In a survey done by Periscope in 2016, 78 percent of retailers admitted that there was no single brand experience across their channels. Today, those numbers are better, but some industries lag behind others. Unfortunately, those who are falling behind are not meeting current customer expectations—and their bottom line will feel that disappointment.

What Are the Benefits of Omnichannel Retail Marketing?

Meeting Changing Customer Demands

Just over 15 years ago, the average customer used two touchpoints when buying an item. At that point, only about 7 percent of customers used more than four touchpoints. Today, customers use an average of six touchpoints on every purchase. Roughly half of the customers use more than four touchpoints.

These statistics all point to the realization that single-channel commerce simply may not work any longer. Instead, customers expect to be able to interact with you and your business in a variety of ways, long before they make a purchase.

Meeting Customer Expectations

When surveyed by UC Today, 9 out of 10 customers reported that they wanted seamless service between each communication method with a business. Another 73 percent of customers expect that a company will know their purchase history regardless of how they contact the company.

Only the omnichannel commerce or retail method delivers on this type of customer expectation. Having multiple inconsistent channels will confuse and frustrate customers, rather than giving them a good overall experience.

Increase Sales and Traffic

In a survey of 46,000 shoppers, omnichannel customers spent more than shoppers reacting to a single-channel model. They spent an average of 4 percent more on each shopping occasion and 10 percent more online. In fact, with each additional channel added, the customer spent more in the store.

If businesses want to boost sales, adding several additional touchpoints to interact with the customer is the best way to do it. Further, when customers have an omnichannel experience, rather than a simple multi-channel experience, customer satisfaction rates increase in addition to sales.

Creating Repeat Customers

In the same study of 46,000 customers, Harvard Business Study found that if the customer had an omnichannel shopping experience, they were 23 percent more likely to repeat a shopping experience within six months. In addition, the likelihood that these customers recommended products to family and friends increased as well.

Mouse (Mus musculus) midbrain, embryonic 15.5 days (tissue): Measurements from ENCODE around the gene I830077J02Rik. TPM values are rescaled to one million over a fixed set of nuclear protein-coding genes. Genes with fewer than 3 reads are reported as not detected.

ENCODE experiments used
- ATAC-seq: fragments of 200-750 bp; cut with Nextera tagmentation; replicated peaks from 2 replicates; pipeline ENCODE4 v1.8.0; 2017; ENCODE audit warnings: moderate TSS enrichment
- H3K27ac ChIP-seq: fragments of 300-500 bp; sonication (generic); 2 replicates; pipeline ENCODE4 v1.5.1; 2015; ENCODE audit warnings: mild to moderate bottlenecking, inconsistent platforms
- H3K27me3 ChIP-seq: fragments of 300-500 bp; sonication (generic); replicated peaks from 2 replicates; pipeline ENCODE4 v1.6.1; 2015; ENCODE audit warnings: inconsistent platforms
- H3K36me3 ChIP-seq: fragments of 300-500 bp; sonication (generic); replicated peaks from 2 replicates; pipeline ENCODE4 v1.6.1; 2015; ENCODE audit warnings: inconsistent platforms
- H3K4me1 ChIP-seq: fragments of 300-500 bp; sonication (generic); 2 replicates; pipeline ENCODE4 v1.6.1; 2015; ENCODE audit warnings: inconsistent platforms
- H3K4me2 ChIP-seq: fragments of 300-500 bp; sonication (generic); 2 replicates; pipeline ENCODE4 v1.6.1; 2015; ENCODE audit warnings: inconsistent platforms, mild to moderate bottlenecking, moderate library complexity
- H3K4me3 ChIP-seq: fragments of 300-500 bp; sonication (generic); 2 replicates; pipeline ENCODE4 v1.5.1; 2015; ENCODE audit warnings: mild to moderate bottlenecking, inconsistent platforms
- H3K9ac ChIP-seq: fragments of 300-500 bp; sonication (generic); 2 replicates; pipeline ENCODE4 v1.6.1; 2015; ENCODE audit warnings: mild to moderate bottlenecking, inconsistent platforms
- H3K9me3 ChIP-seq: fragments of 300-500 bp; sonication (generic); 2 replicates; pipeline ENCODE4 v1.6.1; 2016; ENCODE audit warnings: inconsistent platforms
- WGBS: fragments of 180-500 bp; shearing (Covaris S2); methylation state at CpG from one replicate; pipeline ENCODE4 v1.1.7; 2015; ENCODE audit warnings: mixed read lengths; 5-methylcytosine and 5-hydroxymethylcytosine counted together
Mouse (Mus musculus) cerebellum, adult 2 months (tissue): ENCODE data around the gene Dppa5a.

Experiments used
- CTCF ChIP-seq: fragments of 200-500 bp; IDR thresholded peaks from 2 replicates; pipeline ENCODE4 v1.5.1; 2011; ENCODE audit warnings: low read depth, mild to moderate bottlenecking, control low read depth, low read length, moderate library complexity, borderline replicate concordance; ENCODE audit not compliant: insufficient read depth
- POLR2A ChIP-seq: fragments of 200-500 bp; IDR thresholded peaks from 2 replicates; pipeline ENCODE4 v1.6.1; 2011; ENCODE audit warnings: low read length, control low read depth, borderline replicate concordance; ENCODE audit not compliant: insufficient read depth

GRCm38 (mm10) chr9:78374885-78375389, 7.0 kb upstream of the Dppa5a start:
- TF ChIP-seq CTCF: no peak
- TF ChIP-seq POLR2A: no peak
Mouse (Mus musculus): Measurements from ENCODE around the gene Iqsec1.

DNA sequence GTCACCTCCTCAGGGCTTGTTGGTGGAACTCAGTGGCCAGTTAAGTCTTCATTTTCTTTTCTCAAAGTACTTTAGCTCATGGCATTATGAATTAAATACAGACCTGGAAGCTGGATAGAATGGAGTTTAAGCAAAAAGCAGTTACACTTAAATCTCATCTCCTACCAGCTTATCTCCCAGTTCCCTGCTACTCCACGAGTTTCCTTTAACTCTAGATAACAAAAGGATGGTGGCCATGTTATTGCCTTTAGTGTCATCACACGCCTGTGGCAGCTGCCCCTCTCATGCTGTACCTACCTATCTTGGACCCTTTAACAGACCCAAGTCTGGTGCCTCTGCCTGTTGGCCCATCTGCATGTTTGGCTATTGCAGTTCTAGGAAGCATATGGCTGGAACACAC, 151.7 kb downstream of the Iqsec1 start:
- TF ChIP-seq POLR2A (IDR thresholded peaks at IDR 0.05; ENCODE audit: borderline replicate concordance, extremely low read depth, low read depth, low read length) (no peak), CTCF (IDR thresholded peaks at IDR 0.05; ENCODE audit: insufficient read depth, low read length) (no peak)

Omnichannel commerce often creates a “story” along with your brand. If that story is compelling and seamless, customers will keep coming back for more. That also means that the business can cut down on “gimmicky” sales and promotions—customers want to come back because they like the engagement with your brand.

Better Data Collection

Omnichannel retail tracks customers across several platforms. By doing this additional customer research, a business can understand their target customer better—and create a better experience for that person.

Ultimately, the omnichannel commerce experience not only makes the customer experience better but also collects information that you can use to ensure that the customer experience keeps improving.

Creating an Outstanding Customer Experience through Omnichannel Commerce

Businesses should not just create a marketing channel for the sake of creating a marketing channel. Instead, they need to strategically place themselves where their target audience will be. Knowing that information can be challenging, and it will require some research into customer habits and preferences.

Many retail businesses make the mistake of assuming that they know what their customer wants and why. However, actually talking to customers and getting their feedback on marketing efforts can shed light on unexpected problems in current marketing strategies. Talking to customers to discuss their interests, behavior, and preferences can go a long way to create an effective omnichannel retail experience.

You can ask questions in several ways. You might want to try:

  • Formal customer surveys
  • Informal conversations in person
  • Polls on social media
  • Social media and website analytics and tracking

Once you determine how your customers want to connect with your business, you can start to develop different types of content for each touchpoint.

For example, you may have a specific email or phone number for questions. You might have a Twitter account that only provides news and updates. You might send out emails with specific promotions and information about your brand. Whatever channel you decide to use, be sure that it has a purpose, and not every message is exactly the same—you want consistency, not canned or duplicative information.

At Ombori, we offer several ways to connect with your customers. Adding these additional touchpoints can be a great way to meet client expectations and make their experience even better than expected.

Learn more about the services that Ombori has to offer.